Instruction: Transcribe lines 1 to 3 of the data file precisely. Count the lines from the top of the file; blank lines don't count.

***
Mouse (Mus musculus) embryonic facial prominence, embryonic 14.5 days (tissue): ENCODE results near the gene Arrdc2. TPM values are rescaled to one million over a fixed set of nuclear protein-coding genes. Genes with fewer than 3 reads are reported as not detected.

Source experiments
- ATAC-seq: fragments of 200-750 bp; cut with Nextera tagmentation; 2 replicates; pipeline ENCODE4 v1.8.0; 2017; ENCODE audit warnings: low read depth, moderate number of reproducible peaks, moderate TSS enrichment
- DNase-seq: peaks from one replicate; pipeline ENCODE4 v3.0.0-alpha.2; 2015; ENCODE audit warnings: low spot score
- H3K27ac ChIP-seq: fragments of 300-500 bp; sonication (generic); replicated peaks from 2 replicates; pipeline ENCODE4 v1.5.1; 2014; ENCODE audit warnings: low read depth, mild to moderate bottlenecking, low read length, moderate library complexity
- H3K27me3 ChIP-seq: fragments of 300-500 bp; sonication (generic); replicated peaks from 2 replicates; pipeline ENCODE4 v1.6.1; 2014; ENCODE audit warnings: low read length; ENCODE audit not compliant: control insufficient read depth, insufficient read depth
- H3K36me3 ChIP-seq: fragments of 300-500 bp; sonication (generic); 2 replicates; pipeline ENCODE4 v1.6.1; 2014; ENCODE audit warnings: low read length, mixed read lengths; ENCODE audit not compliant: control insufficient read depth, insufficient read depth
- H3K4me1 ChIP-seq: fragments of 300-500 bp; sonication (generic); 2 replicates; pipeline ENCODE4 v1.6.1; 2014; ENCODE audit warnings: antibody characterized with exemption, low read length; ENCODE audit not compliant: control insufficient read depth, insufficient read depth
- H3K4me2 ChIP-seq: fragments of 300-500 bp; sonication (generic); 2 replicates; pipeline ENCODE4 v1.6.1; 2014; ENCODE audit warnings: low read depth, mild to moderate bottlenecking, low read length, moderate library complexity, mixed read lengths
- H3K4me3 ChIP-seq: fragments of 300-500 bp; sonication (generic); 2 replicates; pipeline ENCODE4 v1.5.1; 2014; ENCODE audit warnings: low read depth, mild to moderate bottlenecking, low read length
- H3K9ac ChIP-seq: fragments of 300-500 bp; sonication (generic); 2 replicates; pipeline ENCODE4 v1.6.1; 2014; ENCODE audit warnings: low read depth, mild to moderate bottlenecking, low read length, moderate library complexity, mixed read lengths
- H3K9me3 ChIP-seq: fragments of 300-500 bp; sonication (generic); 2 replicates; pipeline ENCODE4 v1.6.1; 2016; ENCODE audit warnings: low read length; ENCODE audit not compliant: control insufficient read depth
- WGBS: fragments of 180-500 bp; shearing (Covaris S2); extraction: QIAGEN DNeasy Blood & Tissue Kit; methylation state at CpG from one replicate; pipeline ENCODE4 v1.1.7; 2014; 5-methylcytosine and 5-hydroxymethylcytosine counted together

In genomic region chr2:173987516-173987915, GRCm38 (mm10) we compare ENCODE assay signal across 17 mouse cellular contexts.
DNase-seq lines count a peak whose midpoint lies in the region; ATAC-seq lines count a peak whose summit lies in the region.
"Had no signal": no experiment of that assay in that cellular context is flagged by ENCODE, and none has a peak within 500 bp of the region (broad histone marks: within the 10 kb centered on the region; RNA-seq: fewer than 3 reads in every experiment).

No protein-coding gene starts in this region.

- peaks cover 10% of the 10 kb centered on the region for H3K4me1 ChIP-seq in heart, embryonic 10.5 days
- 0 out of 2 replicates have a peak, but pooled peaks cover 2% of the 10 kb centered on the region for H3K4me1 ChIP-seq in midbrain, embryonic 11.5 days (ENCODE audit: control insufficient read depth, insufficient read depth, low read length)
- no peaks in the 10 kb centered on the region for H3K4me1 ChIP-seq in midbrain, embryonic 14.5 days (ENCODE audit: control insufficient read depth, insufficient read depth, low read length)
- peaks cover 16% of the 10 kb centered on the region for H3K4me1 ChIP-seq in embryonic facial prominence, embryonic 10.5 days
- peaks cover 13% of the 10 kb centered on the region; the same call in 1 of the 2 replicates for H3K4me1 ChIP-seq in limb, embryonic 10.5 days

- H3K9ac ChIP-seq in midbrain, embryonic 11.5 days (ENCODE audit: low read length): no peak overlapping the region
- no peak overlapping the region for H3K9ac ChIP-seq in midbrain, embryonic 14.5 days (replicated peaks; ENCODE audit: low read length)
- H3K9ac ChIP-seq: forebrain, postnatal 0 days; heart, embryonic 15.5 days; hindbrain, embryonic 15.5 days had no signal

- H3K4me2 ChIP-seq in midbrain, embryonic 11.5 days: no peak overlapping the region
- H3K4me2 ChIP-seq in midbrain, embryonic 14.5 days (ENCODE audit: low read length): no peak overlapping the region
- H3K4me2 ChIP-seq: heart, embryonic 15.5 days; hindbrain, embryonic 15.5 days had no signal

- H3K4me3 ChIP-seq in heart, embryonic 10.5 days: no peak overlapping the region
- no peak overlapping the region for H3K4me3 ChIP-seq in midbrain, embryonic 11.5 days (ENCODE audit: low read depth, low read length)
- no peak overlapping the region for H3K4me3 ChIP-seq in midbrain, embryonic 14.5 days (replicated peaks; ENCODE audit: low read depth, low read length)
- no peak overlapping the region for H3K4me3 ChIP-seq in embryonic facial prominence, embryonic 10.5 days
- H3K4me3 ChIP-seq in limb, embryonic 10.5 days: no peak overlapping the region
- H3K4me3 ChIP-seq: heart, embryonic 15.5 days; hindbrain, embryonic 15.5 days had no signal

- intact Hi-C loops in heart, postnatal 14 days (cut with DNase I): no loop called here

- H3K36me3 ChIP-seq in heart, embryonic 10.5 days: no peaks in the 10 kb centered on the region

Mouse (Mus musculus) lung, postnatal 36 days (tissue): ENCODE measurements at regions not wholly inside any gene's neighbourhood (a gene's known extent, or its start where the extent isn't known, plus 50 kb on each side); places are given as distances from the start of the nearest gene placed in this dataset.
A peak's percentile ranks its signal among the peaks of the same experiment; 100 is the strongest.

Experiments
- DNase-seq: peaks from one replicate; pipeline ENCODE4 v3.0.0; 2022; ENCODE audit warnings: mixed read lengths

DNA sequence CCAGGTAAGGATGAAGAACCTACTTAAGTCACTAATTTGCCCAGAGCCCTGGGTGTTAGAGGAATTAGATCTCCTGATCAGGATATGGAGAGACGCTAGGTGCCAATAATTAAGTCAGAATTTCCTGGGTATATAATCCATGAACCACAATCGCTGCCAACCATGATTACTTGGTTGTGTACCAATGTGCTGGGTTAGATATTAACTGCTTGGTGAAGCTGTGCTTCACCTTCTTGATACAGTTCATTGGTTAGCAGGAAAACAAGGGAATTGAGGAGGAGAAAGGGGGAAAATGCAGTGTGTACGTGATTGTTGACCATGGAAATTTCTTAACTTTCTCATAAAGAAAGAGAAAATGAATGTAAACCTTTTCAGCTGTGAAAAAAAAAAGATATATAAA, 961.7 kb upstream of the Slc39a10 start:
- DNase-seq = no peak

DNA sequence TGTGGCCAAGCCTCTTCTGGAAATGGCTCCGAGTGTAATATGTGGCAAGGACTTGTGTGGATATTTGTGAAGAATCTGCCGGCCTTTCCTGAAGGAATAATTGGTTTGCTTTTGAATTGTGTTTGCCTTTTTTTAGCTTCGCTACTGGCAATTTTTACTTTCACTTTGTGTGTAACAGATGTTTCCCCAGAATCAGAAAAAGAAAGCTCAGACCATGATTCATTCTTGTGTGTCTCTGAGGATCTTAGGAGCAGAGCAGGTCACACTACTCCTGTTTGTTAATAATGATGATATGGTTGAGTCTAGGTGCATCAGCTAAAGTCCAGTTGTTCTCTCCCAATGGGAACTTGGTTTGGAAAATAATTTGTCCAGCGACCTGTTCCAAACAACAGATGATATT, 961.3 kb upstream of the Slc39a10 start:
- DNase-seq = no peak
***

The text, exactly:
Mouse (Mus musculus) embryonic facial prominence, embryonic 14.5 days (tissue): ENCODE results near the gene Arrdc2. TPM values are rescaled to one million over a fixed set of nuclear protein-coding genes. Genes with fewer than 3 reads are reported as not detected.

Source experiments
- ATAC-seq: fragments of 200-750 bp; cut with Nextera tagmentation; 2 replicates; pipeline ENCODE4 v1.8.0; 2017; ENCODE audit warnings: low read depth, moderate number of reproducible peaks, moderate TSS enrichment